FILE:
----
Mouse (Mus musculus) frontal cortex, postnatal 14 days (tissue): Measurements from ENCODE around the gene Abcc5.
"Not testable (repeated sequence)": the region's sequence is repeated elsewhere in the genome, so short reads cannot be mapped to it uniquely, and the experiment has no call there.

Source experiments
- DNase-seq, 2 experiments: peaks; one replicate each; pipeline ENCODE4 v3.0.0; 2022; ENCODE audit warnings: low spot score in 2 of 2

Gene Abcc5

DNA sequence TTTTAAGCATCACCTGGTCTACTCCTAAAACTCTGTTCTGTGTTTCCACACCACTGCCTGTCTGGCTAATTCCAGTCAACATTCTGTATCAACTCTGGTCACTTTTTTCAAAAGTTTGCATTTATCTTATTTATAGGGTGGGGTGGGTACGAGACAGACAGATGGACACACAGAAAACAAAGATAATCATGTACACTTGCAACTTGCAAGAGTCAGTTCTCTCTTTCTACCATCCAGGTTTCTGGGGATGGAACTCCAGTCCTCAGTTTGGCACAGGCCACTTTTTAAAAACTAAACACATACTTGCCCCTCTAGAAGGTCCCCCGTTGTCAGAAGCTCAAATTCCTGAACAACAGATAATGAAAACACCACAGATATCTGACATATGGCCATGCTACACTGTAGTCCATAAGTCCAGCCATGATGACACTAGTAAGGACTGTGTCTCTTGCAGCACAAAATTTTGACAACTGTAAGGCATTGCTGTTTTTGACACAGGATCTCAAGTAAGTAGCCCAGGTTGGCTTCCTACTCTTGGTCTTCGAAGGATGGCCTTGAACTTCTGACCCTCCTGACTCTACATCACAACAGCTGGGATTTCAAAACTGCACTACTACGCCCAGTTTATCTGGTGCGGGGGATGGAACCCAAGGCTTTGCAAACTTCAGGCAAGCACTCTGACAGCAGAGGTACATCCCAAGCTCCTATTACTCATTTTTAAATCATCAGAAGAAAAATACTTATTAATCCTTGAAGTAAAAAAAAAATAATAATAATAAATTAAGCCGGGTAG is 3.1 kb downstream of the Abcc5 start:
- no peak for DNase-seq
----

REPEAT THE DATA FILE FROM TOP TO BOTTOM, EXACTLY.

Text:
Mouse (Mus musculus) frontal cortex, postnatal 14 days (tissue): Measurements from ENCODE around the gene Abcc5.
"Not testable (repeated sequence)": the region's sequence is repeated elsewhere in the genome, so short reads cannot be mapped to it uniquely, and the experiment has no call there.

Source experiments
- DNase-seq, 2 experiments: peaks; one replicate each; pipeline ENCODE4 v3.0.0; 2022; ENCODE audit warnings: low spot score in 2 of 2

Gene Abcc5

DNA sequence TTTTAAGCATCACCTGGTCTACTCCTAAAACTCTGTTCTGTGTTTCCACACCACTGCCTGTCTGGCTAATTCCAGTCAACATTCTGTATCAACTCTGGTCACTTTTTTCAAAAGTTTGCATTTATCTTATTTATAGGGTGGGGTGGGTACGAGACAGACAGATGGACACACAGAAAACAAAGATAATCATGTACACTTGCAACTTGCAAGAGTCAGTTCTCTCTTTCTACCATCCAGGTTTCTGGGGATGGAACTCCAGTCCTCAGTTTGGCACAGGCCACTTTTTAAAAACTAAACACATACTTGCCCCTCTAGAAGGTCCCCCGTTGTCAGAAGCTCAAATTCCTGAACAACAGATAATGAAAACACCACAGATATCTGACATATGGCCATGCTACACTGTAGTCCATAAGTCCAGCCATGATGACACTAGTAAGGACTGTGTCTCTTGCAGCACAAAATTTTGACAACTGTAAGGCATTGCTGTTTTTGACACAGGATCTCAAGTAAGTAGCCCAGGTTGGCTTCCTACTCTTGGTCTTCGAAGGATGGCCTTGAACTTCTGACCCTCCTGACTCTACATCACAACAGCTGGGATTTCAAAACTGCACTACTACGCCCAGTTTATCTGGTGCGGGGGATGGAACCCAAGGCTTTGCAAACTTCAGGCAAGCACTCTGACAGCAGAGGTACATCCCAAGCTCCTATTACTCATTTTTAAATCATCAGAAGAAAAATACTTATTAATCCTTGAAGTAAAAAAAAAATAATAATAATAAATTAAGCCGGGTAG is 3.1 kb downstream of the Abcc5 start:
- no peak for DNase-seq